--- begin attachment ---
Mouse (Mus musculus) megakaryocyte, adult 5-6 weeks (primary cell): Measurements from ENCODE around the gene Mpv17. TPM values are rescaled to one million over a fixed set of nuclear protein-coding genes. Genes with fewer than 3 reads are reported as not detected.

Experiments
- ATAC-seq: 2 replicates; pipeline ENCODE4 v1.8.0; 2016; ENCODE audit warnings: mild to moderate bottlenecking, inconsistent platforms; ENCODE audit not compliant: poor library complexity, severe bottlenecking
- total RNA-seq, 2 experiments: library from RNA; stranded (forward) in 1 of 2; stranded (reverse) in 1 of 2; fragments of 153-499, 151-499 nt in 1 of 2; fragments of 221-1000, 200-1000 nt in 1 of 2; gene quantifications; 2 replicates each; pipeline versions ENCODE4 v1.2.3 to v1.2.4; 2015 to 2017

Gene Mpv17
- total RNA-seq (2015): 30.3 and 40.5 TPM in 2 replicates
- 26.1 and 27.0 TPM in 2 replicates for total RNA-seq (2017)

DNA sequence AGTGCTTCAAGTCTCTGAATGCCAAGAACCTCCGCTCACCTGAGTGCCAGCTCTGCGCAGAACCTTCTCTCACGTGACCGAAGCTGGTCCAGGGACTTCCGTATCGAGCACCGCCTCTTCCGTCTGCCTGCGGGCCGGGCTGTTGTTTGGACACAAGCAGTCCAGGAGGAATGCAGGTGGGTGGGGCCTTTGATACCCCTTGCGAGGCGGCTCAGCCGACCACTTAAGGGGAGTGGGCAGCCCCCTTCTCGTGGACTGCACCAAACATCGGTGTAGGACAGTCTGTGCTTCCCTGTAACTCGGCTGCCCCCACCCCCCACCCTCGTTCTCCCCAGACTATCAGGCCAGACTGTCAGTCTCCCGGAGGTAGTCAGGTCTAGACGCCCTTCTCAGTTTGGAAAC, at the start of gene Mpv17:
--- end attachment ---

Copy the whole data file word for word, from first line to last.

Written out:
Mouse (Mus musculus) megakaryocyte, adult 5-6 weeks (primary cell): Measurements from ENCODE around the gene Mpv17. TPM values are rescaled to one million over a fixed set of nuclear protein-coding genes. Genes with fewer than 3 reads are reported as not detected.

Experiments
- ATAC-seq: 2 replicates; pipeline ENCODE4 v1.8.0; 2016; ENCODE audit warnings: mild to moderate bottlenecking, inconsistent platforms; ENCODE audit not compliant: poor library complexity, severe bottlenecking
- total RNA-seq, 2 experiments: library from RNA; stranded (forward) in 1 of 2; stranded (reverse) in 1 of 2; fragments of 153-499, 151-499 nt in 1 of 2; fragments of 221-1000, 200-1000 nt in 1 of 2; gene quantifications; 2 replicates each; pipeline versions ENCODE4 v1.2.3 to v1.2.4; 2015 to 2017

Gene Mpv17
- total RNA-seq (2015): 30.3 and 40.5 TPM in 2 replicates
- 26.1 and 27.0 TPM in 2 replicates for total RNA-seq (2017)

DNA sequence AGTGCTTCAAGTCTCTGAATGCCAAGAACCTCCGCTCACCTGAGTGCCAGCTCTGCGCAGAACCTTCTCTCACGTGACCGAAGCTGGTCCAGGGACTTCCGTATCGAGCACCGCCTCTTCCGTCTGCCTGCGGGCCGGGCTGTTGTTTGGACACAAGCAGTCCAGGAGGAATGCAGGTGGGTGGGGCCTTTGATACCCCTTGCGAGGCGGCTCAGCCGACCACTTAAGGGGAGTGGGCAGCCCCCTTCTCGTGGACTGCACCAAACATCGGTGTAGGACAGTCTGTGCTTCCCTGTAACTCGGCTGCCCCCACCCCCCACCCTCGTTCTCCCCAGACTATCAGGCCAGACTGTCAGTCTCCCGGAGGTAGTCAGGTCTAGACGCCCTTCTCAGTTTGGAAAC, at the start of gene Mpv17: